Canadian Action Party

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Canadian Action Party
Parti action canadienne
Leader Jeremy Arney
President Jeff Sakula
Founder Paul T. Hellyer
Founded 1997
Split from Liberal Party
Headquarters 788 Mabel Lake Rd., Lumby, British Columbia
Ideology Canadian nationalism
Civic nationalism
Social liberalism
Anti-Americanism
Anti-globalization
Monetary reform
Political position Left-wing
International affiliation None
Colours      Red
House of Commons
0 / 308
Senate
0 / 105
Website
actionparty.ca/

The Canadian Action Party (CAP) (French: Parti action canadienne, PAC) is a Canadian federal political party founded in 1997. It promotes Canadian nationalism, monetary and electoral reform, and opposes liberal globalization and the free trade agreements that have been signed by the Canadian government.

Background[edit]

The Canadian Action Party (CAP) was founded by Paul T. Hellyer, a former Liberal minister of defence in the cabinet of Lester B. Pearson. Hellyer ran unsuccessfully for the leadership of the Liberal Party in 1968, and for the leadership of the Progressive Conservative Party in 1976.

CAP nominated candidates for the first time in the 1997 federal election.

After the 1997 election, it absorbed the Canada Party, another minor party concerned about monetary reform which had been formed by former members of the Social Credit Party of Canada. Former Canada Party leader Claire Foss served as vice president of CAP until November 2003.

Hellyer resigned as CAP leader in 2003 after the New Democratic Party didn't agree to a merger proposal, under which the NDP would change its name. In 2004, Connie Fogal, an activist lawyer, was acclaimed party leader after David Orchard failed to respond to an invitation to take over the leadership. Fogal stepped down in 2008 and was succeeded by Andrew J. Moulden following the 2008 federal election.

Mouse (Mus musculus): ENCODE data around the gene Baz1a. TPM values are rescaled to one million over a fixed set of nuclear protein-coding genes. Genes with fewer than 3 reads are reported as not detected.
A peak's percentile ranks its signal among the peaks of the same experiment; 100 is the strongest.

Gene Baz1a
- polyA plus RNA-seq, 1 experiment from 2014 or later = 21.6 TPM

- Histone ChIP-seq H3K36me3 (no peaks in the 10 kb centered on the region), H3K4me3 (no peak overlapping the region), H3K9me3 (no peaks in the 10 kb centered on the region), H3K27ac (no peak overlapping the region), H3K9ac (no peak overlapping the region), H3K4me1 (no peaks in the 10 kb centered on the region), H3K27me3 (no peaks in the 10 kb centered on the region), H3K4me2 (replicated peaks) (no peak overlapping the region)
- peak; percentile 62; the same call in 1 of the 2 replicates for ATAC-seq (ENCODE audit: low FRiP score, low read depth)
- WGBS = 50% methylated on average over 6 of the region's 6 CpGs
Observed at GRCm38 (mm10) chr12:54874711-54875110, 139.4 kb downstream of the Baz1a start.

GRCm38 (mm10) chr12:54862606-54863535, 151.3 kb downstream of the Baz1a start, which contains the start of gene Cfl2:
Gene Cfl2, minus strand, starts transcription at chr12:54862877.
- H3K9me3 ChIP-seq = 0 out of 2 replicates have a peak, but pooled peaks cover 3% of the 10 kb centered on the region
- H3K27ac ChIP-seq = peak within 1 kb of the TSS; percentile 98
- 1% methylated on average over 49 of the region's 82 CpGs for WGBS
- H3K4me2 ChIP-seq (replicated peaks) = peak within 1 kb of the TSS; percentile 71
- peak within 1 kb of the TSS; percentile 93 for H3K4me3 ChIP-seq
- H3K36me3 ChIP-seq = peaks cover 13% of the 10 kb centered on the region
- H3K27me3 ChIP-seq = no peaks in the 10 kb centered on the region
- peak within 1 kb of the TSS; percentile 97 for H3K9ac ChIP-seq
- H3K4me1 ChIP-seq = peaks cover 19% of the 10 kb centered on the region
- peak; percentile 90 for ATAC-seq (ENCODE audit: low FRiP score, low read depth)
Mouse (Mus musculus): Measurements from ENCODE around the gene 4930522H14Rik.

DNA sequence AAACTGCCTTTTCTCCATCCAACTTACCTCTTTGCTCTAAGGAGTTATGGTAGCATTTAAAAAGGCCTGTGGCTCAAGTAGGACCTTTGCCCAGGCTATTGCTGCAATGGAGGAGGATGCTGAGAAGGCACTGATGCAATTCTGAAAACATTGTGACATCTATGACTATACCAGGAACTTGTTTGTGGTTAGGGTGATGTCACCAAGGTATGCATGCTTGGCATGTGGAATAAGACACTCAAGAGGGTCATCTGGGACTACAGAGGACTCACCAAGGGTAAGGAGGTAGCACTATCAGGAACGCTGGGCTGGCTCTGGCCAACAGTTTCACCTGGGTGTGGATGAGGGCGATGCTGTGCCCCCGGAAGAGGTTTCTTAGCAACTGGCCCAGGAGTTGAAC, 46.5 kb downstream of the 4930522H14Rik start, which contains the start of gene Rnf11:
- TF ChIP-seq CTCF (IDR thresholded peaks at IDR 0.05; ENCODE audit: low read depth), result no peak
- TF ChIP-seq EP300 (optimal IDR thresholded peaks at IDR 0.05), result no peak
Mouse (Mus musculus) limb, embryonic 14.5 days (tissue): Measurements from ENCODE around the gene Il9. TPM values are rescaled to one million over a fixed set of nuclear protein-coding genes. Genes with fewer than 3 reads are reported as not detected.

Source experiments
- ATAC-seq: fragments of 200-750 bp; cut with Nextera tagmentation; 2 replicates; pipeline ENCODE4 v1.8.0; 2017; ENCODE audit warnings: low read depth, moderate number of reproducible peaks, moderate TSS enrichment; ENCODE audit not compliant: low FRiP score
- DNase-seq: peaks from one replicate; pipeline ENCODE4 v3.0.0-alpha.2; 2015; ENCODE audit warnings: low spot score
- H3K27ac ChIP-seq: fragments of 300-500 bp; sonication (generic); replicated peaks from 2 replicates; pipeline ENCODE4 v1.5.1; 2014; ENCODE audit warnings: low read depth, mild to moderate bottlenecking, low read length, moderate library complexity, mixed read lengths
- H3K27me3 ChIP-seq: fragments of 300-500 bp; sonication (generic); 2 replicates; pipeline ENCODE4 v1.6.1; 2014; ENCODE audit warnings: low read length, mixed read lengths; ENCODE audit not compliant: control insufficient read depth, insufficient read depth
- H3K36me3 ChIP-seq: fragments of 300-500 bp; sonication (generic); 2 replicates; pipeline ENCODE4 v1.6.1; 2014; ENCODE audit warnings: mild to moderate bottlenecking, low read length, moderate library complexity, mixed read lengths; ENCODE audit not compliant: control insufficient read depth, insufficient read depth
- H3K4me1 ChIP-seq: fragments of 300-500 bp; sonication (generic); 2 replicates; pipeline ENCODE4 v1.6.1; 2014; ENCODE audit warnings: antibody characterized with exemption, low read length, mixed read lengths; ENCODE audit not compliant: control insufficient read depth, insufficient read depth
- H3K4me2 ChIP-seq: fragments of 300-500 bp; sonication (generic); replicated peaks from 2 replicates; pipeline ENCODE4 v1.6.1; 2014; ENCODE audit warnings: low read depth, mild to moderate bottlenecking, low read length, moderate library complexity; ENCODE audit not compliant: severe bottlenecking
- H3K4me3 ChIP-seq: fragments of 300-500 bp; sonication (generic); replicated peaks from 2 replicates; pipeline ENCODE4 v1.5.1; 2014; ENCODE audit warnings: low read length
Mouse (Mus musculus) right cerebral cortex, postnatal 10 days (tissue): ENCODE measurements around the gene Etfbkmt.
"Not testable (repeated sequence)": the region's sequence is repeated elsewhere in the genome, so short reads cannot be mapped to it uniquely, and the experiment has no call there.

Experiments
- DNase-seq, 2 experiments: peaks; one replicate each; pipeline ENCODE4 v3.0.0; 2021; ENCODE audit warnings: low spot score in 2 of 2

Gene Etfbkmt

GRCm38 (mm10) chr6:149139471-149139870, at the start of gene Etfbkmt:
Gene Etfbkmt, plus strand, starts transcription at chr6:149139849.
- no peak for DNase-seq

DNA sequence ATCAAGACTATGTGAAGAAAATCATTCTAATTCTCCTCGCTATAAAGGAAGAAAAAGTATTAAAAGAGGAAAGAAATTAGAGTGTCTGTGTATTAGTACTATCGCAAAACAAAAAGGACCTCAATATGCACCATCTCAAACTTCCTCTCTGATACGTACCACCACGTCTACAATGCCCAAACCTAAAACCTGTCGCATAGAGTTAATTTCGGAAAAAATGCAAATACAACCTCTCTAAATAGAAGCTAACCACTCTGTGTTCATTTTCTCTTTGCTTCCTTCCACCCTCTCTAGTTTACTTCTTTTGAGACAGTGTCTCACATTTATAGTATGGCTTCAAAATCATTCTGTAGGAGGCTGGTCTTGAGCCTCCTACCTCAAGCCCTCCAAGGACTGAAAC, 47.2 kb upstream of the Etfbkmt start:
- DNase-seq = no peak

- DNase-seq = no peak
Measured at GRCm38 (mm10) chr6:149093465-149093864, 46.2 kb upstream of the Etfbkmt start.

Positions[edit]

A number of CAP members also belong to the Committee on Monetary and Economic Reform (COMER) and have been influential in developing CAP's monetary policy, particularly its position that the Bank of Canada, rather than chartered banks, should provide loans to the government, if required, to fund public spending.

CAP also argues for the abrogation of North American Free Trade Agreement (NAFTA), and opposes current government trade initiatives and any legislation leading to the Free Trade Area of the Americas (FTAA), Trans-Pacific Partnership(TPP) and what it sees as integration with the United States and Mexico into a North American Union.[1]

Federal leaders[edit]

Shown by default in chronological order of leadership
Year Name Period Time in office Deputy leader/s
2005 Paul Hellyer 1997 – 2004 7 years
2004 Connie Fogal 2004 – November 2008 4 years
2008 Andrew J. Moulden November 2008 – August 2009 12 months
2009 Dave Wilkinson August 2009 – October 2009 2 months
2009 Melissa Brade October 2009 – September 2010 11 months
2010 Christopher Porter September 2010 – July 2012 1 year
2012 Jason Chase July 2012 – April 2014 1 year
2014 Jeremy Arney April 2014 – present incumbent

Presidents[edit]

Shown by default in chronological order of leadership
Year Name Period Time in office Deputy leader/s
2003 Claire Foss  ??? – 2003  ???
2003 Connie Fogal 2003 – 2004 1 year
2005 Catherine Whelan Costen November 2005 - January 2007 1 year
2007 Bev Collins February 2007 - 2008 1 year
2008 Marc Bombois 2008 - August 2008  ??
2008 Paul Kemp August 2008 - 2009 1 year
2009 Calvin Keats 2009 - February 2010 1 year
2010 Noelene Smith July 2010 – 2011 1 year
2012 Maggie Braun 2012 - November 2013 1 year
2013 Jeremy Arney December 2013 - April 2014 4 months
2014 Logan Anderson May 2014 – May 2015 1 year
2015 Jeff Sakula May 2015 – present incumbent

Electoral results[edit]

Election Leader Votes  % Seats +/– Position Government
1997 Paul T. Hellyer 17,502 0.13%
0 / 308
Increase Increase 9/10 NO seats
2000 Paul T. Hellyer 27,103 0.21%
0 / 308
Increase Increase 8/11 NO seats
2004 Connie Fogal 8,807 0.06%
0 / 308
Decrease Decrease 9/12 NO seats
2006 Connie Fogal 6,102 0.04%
0 / 308
Decrease Decrease 10/15 NO seats
2008 Connie Fogal 3,455 0.02%
0 / 338
Decrease Decrease 11/19 NO seats
2011 Christopher Porter 2,030 0.01%
0 / 338
Decrease Decrease 13/18 NO seats
2015 Jeremy Arney 401 0.00%
0 / 338
Decrease Decrease 17/23 NO seats


Date By-Election Candidate # of votes  % of popular vote Place Winner
Mar 30, 1998 Port Moody-Coquitlam Will Arlow 156 0.54% 6/8 Lou Sekora (Liberal)
Nov 15, 1999 York West Stephen Burega 242 1.78% 5/6 Judy Sgro (Liberal)
Sep 11, 2000 Okanagan-Coquihalla Jack William Peach 1,159 4.19% 4/8 Stockwell Day (Alliance)
Nov 27, 2006 London North Centre Will Arlow 29 0.13% 7/7 Glen Pearson (Liberal)
Nov 27, 2006 Repentigny Mahmood Raza Baig 91 0.29% 6/7 Raymond Gravel (Bloc)
Sep 17, 2007 Saint-Hyacinthe-Bagot Michel St-Onge 61 0.19% 7/7 Ève-Mary Thaï Thi Lac (Bloc)
Sep 17, 2007 Outremont Alexandre Amirizian 45 0.19% 10/12 Thomas Mulcair (New Democrat)
Mar 17, 2008 Toronto Centre Doug Plumb 97 0.40% 6/6 Bob Rae (Liberal)
Mar 17, 2008 Vancouver Quadra Psamuel Frank 40 0.14% 6/6 Joyce Murray (Liberal)

See also[edit]

Party logo in use until 2006

References[edit]

External links[edit]